Systolic heart failure is left-sided heart failure or left-ventricle heart failure. Systolic heart failure means the heart does not pump efficiently or contract the way it should between heartbeats.
There are two types of left-ventricle heart failure: systolic and diastolic. Both types can eventually lead to right-ventricle heart failure.
However, there are differences between systolic and diastolic heart failure.
Though treatment for systolic heart failure is available, there is no cure.
Read on to learn more about the prevention, diagnosis, and treatment of systolic heart failure.
Systolic heart failure happens when the heart is
As a result, a person may experience difficulty breathing and retain fluid in the legs or abdomen.
Systolic heart failure is
Ejection fraction measures how well the left part of the heart is pumping blood. It is the fraction of the blood inside the heart that the heart ejects.
A healthy heart pumps blood at an ejection fraction of
A lower fraction indicates failure of the left ventricle. Measurements are defined
- An ejection fraction of 50–55% is heart failure with preserved ejection fraction.
- An ejection fraction of 40–49% is heart failure with mildly reduced ejection fraction.
- An ejection fraction of 40% or less is heart failure with reduced ejection fraction.
Vs. diastolic heart failure
Systolic and diastolic heart failure can occur on either side of the heart, but this article focuses on heart failure of the left ventricle.
Systolic heart failure means the heart is not strong enough to pump blood.
Diastolic heart failure means the heart muscle is not relaxing properly between beats.
People with systolic heart failure may not notice symptoms until the condition has advanced.
The first symptom a person might notice is being unusually out of breath doing everyday tasks.
Other symptoms a person with left-sided heart failure may experience
- a cough
- fatigue, even after rest
- general weakness
- bluish fingers
- bluish lips
- difficulty concentrating
- a racing heart (palpitations)
- dizziness (presyncope)
- difficulty sleeping when lying flat
- a need to sleep on extra pillows due to orthopnea
- waking up at night with shortness of breath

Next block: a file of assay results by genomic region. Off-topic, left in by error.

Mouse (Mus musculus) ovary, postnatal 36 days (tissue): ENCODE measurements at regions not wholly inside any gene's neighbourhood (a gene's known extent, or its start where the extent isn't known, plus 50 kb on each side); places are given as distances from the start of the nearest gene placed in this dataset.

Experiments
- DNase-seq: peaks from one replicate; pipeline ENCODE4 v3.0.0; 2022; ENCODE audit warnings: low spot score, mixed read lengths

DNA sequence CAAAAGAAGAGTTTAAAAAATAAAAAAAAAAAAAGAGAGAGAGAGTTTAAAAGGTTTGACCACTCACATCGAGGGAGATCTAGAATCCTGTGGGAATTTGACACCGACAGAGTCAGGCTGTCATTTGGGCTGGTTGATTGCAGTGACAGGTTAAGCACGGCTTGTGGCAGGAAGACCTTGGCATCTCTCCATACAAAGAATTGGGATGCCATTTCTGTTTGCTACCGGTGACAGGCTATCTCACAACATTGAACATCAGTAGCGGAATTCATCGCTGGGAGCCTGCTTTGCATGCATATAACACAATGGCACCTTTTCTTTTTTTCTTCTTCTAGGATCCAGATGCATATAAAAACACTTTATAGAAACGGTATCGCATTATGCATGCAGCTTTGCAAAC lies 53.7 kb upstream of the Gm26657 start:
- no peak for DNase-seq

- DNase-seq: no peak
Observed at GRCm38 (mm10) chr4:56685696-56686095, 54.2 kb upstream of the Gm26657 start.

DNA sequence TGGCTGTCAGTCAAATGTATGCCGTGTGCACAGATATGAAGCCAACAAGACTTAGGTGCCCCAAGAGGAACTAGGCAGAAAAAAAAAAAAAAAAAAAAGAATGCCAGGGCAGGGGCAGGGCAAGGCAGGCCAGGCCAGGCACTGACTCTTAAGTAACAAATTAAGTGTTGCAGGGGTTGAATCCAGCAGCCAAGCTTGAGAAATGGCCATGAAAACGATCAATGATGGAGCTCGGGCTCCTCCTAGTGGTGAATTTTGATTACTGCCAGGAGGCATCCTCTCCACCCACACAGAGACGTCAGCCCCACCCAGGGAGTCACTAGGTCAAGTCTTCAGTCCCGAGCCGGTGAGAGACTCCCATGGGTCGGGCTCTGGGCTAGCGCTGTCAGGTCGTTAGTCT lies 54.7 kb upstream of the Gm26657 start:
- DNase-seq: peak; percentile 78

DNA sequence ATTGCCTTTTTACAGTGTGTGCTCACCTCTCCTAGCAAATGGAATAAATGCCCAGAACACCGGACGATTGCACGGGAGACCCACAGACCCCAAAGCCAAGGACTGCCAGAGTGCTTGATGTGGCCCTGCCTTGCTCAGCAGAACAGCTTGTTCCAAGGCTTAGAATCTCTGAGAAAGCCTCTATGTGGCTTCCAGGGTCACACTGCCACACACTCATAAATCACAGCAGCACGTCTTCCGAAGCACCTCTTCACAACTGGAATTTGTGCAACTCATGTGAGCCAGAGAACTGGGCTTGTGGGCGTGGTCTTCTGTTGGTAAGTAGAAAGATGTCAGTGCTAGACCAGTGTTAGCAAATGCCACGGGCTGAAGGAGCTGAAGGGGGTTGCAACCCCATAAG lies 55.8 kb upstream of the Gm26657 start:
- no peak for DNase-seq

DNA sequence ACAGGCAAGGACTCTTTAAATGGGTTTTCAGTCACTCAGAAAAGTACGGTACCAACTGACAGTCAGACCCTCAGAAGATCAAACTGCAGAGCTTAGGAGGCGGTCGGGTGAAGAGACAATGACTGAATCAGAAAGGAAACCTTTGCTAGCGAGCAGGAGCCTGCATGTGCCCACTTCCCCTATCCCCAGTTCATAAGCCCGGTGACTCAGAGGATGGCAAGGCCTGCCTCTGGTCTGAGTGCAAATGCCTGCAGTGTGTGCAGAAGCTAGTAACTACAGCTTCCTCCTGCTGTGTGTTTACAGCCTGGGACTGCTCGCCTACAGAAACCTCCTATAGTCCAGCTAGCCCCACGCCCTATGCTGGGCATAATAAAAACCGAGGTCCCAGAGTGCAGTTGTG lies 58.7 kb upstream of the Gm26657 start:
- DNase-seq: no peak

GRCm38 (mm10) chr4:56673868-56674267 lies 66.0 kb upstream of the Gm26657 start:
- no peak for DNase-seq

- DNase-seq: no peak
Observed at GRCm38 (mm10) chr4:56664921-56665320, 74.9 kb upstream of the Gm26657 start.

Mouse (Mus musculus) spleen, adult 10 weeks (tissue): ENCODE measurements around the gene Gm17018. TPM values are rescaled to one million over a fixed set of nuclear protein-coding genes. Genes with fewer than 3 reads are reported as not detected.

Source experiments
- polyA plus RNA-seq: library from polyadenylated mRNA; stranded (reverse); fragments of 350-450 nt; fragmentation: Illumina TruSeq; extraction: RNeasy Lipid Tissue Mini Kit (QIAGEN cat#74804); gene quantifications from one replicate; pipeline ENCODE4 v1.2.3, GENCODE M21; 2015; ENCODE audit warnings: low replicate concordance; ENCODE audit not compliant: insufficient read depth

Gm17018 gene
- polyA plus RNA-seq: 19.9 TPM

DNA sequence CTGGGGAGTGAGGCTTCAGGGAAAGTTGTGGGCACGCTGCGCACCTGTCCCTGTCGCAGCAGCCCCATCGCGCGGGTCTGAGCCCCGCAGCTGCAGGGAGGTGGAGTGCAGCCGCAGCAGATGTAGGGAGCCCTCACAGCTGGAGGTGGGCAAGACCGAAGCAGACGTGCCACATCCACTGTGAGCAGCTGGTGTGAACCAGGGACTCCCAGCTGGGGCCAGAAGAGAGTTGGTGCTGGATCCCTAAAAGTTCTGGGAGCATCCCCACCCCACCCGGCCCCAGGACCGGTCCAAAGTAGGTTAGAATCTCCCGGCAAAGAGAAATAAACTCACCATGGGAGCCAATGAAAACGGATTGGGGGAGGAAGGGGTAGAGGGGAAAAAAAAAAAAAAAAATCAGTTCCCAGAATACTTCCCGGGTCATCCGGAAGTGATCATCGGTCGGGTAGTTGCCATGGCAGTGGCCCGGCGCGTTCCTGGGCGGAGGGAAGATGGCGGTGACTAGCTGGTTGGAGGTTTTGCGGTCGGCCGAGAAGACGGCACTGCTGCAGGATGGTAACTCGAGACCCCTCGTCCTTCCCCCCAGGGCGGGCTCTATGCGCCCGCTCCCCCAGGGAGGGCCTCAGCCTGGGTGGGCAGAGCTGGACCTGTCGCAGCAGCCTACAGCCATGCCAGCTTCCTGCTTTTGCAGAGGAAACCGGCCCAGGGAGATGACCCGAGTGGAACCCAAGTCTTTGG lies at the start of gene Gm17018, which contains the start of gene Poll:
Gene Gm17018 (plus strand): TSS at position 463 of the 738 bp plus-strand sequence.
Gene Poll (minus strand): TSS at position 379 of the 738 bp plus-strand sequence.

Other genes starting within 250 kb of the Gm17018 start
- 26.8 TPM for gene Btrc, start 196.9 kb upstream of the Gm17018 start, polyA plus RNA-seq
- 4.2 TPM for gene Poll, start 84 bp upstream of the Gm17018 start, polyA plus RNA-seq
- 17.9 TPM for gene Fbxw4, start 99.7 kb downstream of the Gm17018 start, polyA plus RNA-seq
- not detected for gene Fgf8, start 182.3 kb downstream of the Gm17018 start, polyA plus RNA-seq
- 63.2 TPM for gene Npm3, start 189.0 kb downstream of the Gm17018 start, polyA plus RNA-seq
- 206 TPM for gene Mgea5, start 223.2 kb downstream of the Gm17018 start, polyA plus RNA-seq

- weight gain or swelling
There are two main ways of classifying heart failure.
According to the
|I||There are no changes to a person’s physical activity.|
Their physical activity does not cause tiredness, palpitations, or shortness of breath.
|II||The person feels slightly limited in terms of physical activity.|
They are comfortable when at rest.
Their usual physical activity leads to tiredness, palpitations, and shortness of breath.
|III||The person feels substantially limited in terms of physical activity. |
They are comfortable at rest.
Physical activities that should be less tiring than daily tasks cause fatigue, palpitations, or shortness of breath.
|IV||The person is unable to carry out any activity without discomfort. |
They experience symptoms of heart failure when at rest.
If they try any physical activity, their discomfort increases.
The second way of classifying stages of heart failure involves an objective assessment of cardiovascular disease:
|A||The person is at risk for heart failure without objective signs or symptoms. |
There are no symptoms, and the person is not limited in their usual physical activities.
|B||There is objective evidence of some structural heart disease. |
The person is without signs or symptoms of heart failure.
|C||There is objective evidence of structural heart disease.|
The person has current or prior symptoms of heart failure.
|D||There is objective evidence of advanced heart failure.|
The person feels severely limited.
The person experiences symptoms even when they are at rest.
A person should have a classification that includes both of these staging methods.
According to the
- faulty heart valves